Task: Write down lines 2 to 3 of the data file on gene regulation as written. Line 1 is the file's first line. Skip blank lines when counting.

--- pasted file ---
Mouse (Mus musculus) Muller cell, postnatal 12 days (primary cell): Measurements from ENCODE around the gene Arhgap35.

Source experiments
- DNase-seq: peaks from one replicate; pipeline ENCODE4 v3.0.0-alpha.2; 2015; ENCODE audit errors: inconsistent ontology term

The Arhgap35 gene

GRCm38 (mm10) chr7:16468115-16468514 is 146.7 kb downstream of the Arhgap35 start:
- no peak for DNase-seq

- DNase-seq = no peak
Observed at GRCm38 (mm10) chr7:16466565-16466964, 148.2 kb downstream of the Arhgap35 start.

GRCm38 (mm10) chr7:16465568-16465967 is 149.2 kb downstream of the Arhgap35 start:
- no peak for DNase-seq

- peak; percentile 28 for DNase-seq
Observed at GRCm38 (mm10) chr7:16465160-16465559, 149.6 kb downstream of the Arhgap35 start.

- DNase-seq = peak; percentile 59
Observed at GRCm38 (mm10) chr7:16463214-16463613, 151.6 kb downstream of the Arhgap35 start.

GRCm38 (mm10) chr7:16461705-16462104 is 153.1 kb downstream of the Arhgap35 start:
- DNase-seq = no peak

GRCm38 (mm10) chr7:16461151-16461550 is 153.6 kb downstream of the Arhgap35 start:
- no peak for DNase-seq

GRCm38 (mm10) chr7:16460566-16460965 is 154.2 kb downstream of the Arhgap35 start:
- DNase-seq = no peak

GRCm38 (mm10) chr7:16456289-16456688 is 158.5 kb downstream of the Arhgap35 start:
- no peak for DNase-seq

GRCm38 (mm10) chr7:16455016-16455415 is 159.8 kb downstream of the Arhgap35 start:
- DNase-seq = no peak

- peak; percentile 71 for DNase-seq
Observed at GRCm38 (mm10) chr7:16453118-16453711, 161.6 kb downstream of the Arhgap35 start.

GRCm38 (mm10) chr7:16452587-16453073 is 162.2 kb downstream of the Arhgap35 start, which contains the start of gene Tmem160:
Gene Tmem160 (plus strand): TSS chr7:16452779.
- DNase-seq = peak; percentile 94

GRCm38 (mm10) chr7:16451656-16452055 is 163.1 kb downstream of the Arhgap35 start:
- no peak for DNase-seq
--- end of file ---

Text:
Source experiments
- DNase-seq: peaks from one replicate; pipeline ENCODE4 v3.0.0-alpha.2; 2015; ENCODE audit errors: inconsistent ontology term